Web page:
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Home / Economy / It will take time to dig out of this consumer-spending hole
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Consumer spending ended last year on a down note. And with Covid-19 cases rising sharply, the risk is that it will weaken further.

The Commerce Department on Friday reported that retail sales fell a seasonally adjusted 1.9% in December from November, a far larger drop than the 0.1% tick lower that economists had forecast. Nearly every type of retailer registered declines: Department store sales slipped 7% from a month earlier, for example, electronics and appliance store sales fell 2.9% and nonstore retailers—a category dominated by Amazon.com—fell 8.7%.

There are a number of possible factors behind the decline, and it seems likely that all of them were at work to some degree.

For starters, a lot of holiday spending got pulled into earlier months as shoppers, worried about supply-chain related shortages, bought early. Indeed, the level of sales in the fourth quarter was still 2% higher than in the third quarter.

Economists trimmed related spending estimates following the report, but still reckon the economy grew strongly. JPMorgan Chase, for example, estimates consumer spending grew at an inflation-adjusted 3.1% annual rate in the fourth quarter, with gross domestic product growing at around a 7% annual rate.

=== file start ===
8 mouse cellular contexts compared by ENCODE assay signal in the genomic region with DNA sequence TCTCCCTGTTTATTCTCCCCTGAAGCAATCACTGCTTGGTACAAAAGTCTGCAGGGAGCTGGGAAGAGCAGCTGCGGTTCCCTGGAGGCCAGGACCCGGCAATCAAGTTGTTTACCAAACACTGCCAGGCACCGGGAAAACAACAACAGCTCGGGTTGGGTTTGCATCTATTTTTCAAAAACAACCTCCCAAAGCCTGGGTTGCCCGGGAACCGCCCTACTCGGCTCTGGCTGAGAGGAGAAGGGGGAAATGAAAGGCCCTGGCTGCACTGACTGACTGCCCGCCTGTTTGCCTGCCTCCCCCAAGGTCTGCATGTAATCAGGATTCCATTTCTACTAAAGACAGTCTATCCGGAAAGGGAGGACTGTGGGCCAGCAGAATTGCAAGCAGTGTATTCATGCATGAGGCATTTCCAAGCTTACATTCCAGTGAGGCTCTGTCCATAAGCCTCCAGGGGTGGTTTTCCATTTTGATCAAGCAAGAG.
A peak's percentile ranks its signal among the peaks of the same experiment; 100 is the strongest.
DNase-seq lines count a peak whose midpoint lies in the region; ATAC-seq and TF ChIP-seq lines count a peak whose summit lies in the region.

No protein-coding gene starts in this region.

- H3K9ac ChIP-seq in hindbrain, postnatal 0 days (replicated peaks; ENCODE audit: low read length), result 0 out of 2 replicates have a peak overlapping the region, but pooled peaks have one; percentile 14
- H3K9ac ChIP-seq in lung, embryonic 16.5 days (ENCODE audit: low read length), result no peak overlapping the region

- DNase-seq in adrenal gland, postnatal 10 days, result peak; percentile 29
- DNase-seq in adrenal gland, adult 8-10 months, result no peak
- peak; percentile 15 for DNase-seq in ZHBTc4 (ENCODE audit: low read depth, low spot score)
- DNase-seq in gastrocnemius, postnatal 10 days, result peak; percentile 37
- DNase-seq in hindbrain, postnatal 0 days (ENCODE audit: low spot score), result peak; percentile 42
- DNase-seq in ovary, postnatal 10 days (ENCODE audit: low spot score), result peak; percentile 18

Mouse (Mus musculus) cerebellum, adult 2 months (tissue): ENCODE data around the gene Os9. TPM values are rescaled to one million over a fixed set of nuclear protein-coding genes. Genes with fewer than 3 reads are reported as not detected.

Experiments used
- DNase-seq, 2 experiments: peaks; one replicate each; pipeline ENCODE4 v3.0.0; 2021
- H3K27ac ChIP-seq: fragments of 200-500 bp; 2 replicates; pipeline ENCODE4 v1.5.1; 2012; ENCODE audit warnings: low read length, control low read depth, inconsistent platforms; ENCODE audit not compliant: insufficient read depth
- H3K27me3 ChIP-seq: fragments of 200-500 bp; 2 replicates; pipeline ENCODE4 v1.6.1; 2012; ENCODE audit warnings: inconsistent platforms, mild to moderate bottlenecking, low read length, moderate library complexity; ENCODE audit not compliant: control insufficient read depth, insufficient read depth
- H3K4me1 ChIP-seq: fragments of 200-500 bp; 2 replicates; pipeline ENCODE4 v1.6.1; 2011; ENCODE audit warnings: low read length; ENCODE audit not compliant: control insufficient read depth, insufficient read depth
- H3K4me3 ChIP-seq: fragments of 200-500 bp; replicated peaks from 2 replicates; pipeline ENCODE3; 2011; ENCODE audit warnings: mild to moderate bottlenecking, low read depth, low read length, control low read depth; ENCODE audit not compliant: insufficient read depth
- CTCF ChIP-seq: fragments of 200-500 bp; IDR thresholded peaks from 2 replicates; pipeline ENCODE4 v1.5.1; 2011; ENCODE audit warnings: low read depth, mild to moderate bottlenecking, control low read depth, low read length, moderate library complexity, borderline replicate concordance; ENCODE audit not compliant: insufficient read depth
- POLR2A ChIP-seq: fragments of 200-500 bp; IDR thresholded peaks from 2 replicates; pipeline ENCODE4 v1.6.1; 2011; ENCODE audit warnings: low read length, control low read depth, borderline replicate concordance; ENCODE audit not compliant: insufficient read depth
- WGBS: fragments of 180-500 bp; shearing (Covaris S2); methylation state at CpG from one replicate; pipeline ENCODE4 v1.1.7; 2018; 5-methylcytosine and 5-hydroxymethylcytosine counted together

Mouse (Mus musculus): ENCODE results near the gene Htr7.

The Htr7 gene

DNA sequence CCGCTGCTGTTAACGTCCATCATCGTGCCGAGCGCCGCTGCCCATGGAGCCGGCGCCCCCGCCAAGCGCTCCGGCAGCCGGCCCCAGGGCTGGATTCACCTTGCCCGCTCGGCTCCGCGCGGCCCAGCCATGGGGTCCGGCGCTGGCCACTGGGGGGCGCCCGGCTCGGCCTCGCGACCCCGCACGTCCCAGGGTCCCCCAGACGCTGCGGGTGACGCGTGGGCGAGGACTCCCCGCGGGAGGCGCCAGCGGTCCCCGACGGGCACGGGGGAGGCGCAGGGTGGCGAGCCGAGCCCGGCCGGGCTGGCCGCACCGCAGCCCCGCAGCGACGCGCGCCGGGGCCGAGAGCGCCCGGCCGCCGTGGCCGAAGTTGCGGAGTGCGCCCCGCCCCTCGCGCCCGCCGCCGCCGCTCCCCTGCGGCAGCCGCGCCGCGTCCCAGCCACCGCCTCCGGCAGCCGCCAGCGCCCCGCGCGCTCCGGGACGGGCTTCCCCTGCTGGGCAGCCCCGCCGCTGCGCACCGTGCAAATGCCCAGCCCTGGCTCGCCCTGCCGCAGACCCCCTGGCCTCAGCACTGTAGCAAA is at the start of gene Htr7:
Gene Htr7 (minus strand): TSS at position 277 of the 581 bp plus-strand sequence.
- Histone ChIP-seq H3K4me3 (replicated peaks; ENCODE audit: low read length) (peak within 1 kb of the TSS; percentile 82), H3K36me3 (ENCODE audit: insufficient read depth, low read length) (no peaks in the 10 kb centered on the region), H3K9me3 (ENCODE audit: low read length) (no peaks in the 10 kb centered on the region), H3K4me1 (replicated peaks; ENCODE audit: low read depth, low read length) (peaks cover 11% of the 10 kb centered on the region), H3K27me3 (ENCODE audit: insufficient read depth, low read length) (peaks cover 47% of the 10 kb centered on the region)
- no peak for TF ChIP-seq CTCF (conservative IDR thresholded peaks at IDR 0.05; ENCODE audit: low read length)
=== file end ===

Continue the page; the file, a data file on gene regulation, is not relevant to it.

Supply-chain problems also played a role. The global semiconductor shortage continued to hamper car and appliance availability, while some retailers might have also given lower priority to having non-holiday-related items on hand.

Last, but unfortunately not least, there is Omicron. The rapid rise in Covid cases it brought on might not have weighed on sales until the latter half of December, but it appears to have weighed on them nonetheless. The 0.8% decline in sales at food services and drinking places from November gives some sense of that.

Because sales were so weak in December relative to October and November, the level of spending at the end of the fourth quarter was probably lower than its fourth-quarter average. So just to get back to even with the fourth quarter, sales will need to rise a fair bit.

That will be difficult so long as Omicron is on the scene. The disruptions the variant is causing are significant, and appear likely to continue weighing on spending for some weeks. It seems all but certain that the economy will grow at a much slower pace in the first quarter than in the fourth.

On the other side of Omicron, things should get better, of course. People will want to catch up on spending they deferred, and a strong job market should give them the means to do it. The spring should be better, but this isn’t how anybody wanted to start the year.

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